MONTGOMERY, Ala. — Christians are expressing concern over revelations that a pastor’s wife in the Bible Belt has been working as a counselor at an Alabama abortion facility.
David Day, Sr., a Mission Service Corps (MSC) missionary with the North American Mission Board (NAMB), told Christian News Network on Friday that Callie Chatman, wife of Louis Chatman of New Elam Baptist Church in Montgomery, has worked at Reproductive Health Services for years, along with her son Jerome, who is employed as a security guard at the location. He said that he first had been informed of her employment two to three years ago when he began preaching the gospel to women outside the facility.
“I was stunned that there is actually a pastor’s wife that works there,” Day said. “I can’t image this pastor whose wife works at the clinic and his people not knowing.”
But then, he met Chatman and spoke with her.
“I’ve spoken to her one-on-one, and she tells me that women know what they’re doing—they know what [abortion] is—but she says that there’s no sin greater [than God’s forgiveness], that we’re not to judge and that God forgives,” he outlined. “It’s always the same thing: We’re not to judge and God forgives. There’s none of us without sin, is what she says.”
But Day believes that Chatman’s logic is faulty in believing that one should commit sin just because you can ask for forgiveness later.
“I love my wife. I don’t go cheat on her because she’ll forgive me,” he said.
Day said that he has advised Chatman that she should be turning women away from abortion, not simply consoling them after-the-fact.
“We told her, ‘You need to tell these women that God’s word says that you shall not kill innocent children, [and that] He hates the hands that shed innocent blood,'” he explained. “[Tell them,] ‘You shouldn’t do it.'”
Day said that he believes Chatman’s husband, a pastor, drove her to work this past Wednesday. He captured her on camera being dropped off at the abortion facility in a Mercedes Benz and later posted it to Facebook to share his concern.
“Sadly, this is a Montgomery pastor dropping off his wife who works at the abortuary,” he wrote. “Pray for her soul and the sheep of this pastor.”
But Day says that he is not only concerned that a pastor’s wife and son work at the abortion facility, but that many of the people that are coming to the facility for an abortion are professing Christians.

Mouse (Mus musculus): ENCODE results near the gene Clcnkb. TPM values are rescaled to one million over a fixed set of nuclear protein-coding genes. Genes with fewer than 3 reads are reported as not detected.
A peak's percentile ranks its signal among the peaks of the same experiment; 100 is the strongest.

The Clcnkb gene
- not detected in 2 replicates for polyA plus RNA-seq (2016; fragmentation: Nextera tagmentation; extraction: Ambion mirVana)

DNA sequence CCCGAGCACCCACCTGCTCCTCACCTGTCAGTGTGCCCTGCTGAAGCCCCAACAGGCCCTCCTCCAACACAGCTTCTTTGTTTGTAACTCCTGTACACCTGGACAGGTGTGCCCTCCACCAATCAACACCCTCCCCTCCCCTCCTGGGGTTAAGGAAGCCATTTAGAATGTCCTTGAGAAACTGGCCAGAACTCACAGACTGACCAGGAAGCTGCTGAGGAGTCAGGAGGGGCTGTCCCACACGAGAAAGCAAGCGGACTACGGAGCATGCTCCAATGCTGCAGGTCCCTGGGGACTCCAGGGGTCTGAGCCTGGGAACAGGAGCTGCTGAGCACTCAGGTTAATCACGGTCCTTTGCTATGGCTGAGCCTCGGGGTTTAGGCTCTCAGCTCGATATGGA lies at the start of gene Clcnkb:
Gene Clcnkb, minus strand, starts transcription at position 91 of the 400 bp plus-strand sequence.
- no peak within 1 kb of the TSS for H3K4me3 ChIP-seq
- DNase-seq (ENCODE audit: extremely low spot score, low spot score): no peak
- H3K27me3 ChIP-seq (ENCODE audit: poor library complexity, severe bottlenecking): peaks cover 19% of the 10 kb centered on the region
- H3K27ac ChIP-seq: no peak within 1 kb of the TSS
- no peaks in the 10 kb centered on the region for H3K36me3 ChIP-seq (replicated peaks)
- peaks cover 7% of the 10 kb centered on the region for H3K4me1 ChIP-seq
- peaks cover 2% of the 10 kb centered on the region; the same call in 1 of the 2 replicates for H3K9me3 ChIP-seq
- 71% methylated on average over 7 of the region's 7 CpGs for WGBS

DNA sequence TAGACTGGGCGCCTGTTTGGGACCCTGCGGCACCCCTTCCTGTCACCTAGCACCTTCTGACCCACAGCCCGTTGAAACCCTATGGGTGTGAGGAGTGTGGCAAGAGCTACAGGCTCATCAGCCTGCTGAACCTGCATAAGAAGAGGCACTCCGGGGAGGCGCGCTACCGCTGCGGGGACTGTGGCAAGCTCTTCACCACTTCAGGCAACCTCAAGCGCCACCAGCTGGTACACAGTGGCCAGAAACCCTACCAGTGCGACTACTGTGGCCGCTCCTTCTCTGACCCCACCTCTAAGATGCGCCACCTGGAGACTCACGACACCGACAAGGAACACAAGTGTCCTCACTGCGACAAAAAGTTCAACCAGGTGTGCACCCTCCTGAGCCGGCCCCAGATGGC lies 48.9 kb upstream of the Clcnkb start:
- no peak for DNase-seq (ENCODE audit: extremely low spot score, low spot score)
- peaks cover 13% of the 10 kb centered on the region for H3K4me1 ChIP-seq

“We had a pastor’s son that was there, and he and his girlfriend were getting an abortion,” he recalled. “There are people who come to the clinic with crosses around their neck…”
“Everybody professes to know Christ … In Alabama, you can kick a rock and hit a church,” Day said, noting that a Gallup poll taken last year ranked Montgomery as being the second most religious city in the nation. “Being a Christian in Montgomery, Alabama is like going to the Y. They’re more ‘formal’ Christians than anything.”
He outlined that there is a difference between knowing about God and knowing God.
“These people coming to the clinic, I don’t think they really know Him,” Day stated. “If you really know God, and you have a relationship with Christ, how can you do this? How can you kill what he says is His?”
But there is yet another aspect to the picture that concerns Day: the lack of Christians in the city seeking to reach out to abortion-minded women with the gospel.
“I think of Charles Spurgeon, who said, ‘Do something. Do something. Do something.’ … We’re called to be salt and light. We’re called to defend the fatherless and weak,” he said. “We know what these people are doing is sinful, and if they die, what will happen to their soul? How different our life would be if no one told us about Christ.”
Day said that he finds it perplexing that residents can rise up against other crimes in the city, but yet be apathetic toward the plight of preborn children who are daily being torn apart limb-by-limb in the womb.
“We have a situation here in Montgomery where a man beat a dog and lit him on fire, and it made the news, and everybody wants to go lynch this guy,” he noted. “But we have a place where people can go and legally tear their baby apart—most of the time, just for convenience—and I don’t know how we can be quiet. It doesn’t make sense to me. When you know babies are being murdered and do nothing, that bothers me.”
Day advised that the abortion facility is right down the street from the governor’s mansion, and that he regularly sees Gov. Robert Bentley, a former deacon and Sunday school teacher who attends a Baptist church, pass by the location. While Bentley has been in the headlines lately over his belief that he must follow the law even if he personally disagrees, Day hopes that the governor will see the fallacy of such thinking, including when it comes to abortion.
“Governors 100-200 years ago were hanging black people, and it was legal,” Day noted. “Don’t be like that and stand by.”
But even with the few Christians that have been reaching out to women at Reproductive Health Services, Day reports that at least seven babies have been saved within the past six months—the time since he left his job to focus full time on missions work, including ministering to women at the facility.
“There are days that are wonderful,” Day said. “There are days when women change their mind. We’ve [even] had men lock themselves in their cars and cancel their credit cars so their girlfriends can’t pay for them. … We had two babies saved this past week.”
No one could be reached for comment at New Elam Baptist Church.